FIFE, Wash. — A group of people experiencing homelessness that was staying in a Fife motel without paying for the rooms has left the property, according to police.
The group was organized by advocacy organization Tacoma Housing Now, which booked 16 rooms at a Travelodge in Fife, and paid for one night on Christmas Eve.
However, the group refused to leave and pressured the city and county government to step up and pay the bill.
On Wednesday morning, six days after the group moved in, Fife police ordered the non-paying Travelodge guests to leave the property, at the request of motel owner Shawn Randhawa.
All those guests "voluntarily left," according to a statement from Fife Police Chief Peter Fisher.
Tacoma Housing Now spokesperson Rebecca Parson agreed that all left without major incident, but disputes the city's characterization of "voluntary."
"It's a total joke and an Orwellian use of the word 'voluntary,' because the police were at the hotel threatening people with felonies, and they're now going on the record in news articles saying they might charge us with felonies," she said. "So I don't know what world we live in where threatening someone with felonies if they don't leave, and then they leave, is that voluntary? Of course not. It was not voluntary."
A criminal investigation into the people who illegally occupied the motel is ongoing, Fife Police said, and it could include felony charges.
Parson said the group does not plan to return to the motel. Tacoma Housing Now previously occupied an old middle school in the area.
Before police arrived, Fife City Manager Hyun Kim said in a letter that the city secured temporary shelter for the members of the group. The Tacoma Rescue Mission offered shelter beds and transportation, according to Kim.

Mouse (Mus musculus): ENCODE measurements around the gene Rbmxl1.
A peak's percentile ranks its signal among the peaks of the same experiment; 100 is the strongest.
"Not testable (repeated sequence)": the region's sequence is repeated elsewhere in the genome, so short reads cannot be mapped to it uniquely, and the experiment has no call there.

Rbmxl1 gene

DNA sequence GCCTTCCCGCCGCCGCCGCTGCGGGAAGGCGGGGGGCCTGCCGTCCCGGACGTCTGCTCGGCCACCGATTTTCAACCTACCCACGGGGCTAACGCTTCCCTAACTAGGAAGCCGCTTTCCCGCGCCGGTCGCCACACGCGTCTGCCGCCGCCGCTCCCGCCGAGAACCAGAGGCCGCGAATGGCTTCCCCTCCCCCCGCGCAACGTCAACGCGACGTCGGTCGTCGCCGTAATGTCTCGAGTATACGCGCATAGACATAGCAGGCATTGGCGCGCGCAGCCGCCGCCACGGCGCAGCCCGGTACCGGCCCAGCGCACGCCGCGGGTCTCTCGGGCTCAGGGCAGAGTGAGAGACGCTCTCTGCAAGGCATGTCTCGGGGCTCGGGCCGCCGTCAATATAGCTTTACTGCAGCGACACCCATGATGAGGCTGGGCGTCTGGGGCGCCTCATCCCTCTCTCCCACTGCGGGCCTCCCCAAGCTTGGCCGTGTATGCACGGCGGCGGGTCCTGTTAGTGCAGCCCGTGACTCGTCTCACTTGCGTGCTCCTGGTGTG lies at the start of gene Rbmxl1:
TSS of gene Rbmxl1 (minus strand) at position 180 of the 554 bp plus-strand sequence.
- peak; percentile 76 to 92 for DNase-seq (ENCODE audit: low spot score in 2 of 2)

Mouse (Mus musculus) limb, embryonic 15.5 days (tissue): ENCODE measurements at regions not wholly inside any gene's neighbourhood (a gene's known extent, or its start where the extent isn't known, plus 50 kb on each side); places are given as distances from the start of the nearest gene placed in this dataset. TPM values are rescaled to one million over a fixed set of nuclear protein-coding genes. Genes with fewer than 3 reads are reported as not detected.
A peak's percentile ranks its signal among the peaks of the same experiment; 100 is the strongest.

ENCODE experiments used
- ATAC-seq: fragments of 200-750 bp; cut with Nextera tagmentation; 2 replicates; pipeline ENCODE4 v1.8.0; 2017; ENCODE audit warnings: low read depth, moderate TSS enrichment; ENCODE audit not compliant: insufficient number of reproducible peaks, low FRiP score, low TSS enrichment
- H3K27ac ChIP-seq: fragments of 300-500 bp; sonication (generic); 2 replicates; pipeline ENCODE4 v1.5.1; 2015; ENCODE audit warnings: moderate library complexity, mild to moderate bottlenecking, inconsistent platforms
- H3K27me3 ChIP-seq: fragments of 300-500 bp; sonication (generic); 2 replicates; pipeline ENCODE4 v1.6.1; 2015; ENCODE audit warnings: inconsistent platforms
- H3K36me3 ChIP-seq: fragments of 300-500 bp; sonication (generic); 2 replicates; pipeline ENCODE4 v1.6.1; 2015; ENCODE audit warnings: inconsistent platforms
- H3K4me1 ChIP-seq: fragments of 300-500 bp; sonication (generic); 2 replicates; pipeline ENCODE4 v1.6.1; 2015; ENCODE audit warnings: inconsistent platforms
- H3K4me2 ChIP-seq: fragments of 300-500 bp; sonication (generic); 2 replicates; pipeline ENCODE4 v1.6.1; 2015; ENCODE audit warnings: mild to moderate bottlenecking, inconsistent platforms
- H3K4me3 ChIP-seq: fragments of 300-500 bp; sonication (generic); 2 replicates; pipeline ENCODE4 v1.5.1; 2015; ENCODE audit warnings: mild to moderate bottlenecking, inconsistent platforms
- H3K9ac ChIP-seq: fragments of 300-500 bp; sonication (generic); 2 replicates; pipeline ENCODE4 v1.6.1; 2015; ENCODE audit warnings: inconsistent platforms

Public health officials also offered help to individuals who said they had COVID-19, according to Fisher.
Five people are believed to have COVID now, Parson said, including 3 organizers with the group. She spoke while quarantining at home because she may have been exposed.
Fisher said the city now has procedures in place to make sure that if something like this were to happen again, it would be met with “swift and certain actions.”
In a phone call with KING 5, Kim said there was an effort to secure hotel vouchers, but it didn't come through. He said other hotels had been "spooked" by the group's actions.
Parson previously said the group wouldn’t leave until their demands were met, including that the city and county pay the Travelodge owner for the unpaid nights. Wednesday, she said most of the 43 people staying there were back in encampments.
She also noted the group had received death threats after some Twitter users picked up the story, claiming a connection to Antifa. A handful of protestors with American and Trump 2020 flags came to wave signs in front of the Travelodge in the afternoon after everyone cleared out.